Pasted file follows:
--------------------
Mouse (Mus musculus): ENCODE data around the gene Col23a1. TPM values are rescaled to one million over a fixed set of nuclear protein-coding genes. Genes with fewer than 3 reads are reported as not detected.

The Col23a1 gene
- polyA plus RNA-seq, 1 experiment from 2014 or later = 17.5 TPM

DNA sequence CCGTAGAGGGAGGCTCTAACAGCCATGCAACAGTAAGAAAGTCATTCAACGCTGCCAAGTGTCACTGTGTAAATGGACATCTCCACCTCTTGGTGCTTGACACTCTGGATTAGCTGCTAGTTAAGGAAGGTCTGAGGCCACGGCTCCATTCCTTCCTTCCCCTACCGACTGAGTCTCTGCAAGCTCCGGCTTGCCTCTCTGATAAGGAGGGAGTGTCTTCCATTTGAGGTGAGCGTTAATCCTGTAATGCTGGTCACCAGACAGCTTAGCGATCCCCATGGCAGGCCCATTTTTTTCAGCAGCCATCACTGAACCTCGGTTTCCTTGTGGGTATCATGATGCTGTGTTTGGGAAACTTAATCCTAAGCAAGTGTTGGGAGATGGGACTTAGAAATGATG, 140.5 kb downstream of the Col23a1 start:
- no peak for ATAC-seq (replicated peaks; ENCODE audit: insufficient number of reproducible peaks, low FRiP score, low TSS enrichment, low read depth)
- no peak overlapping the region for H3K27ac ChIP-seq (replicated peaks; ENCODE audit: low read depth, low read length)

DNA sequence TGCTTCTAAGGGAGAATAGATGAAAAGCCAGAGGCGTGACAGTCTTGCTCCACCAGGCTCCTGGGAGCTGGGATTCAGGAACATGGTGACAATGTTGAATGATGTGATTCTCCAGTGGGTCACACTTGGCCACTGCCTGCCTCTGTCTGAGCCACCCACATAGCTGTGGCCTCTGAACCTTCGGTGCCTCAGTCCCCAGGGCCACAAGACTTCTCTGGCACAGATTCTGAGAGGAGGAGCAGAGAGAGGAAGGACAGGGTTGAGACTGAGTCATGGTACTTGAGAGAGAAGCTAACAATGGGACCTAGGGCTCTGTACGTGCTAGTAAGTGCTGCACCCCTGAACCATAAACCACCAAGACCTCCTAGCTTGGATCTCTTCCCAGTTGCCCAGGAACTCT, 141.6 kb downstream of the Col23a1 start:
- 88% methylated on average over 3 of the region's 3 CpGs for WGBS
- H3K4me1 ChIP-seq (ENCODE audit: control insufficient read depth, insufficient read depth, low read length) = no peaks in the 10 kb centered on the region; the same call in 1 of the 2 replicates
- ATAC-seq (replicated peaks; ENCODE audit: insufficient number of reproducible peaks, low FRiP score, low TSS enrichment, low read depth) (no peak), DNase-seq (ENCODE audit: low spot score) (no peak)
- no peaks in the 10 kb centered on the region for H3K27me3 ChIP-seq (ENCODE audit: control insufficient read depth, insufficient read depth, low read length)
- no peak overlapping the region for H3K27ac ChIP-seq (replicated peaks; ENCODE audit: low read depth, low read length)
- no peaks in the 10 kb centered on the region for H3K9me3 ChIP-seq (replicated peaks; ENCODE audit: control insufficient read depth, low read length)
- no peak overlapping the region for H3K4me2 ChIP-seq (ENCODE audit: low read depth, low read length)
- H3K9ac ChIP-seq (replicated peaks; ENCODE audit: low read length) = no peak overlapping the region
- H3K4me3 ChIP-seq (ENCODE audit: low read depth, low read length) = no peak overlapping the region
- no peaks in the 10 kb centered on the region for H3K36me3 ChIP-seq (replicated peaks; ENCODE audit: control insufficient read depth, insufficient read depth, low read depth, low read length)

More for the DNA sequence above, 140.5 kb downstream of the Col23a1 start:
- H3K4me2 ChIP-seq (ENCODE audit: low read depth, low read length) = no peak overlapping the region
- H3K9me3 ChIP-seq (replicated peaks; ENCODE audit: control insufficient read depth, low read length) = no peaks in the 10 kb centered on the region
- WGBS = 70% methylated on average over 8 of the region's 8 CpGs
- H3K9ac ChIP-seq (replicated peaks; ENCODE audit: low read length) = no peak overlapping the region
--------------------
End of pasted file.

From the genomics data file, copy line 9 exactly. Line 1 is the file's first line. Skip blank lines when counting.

- H3K4me1 ChIP-seq (ENCODE audit: control insufficient read depth, insufficient read depth, low read length) = no peaks in the 10 kb centered on the region; the same call in 1 of the 2 replicates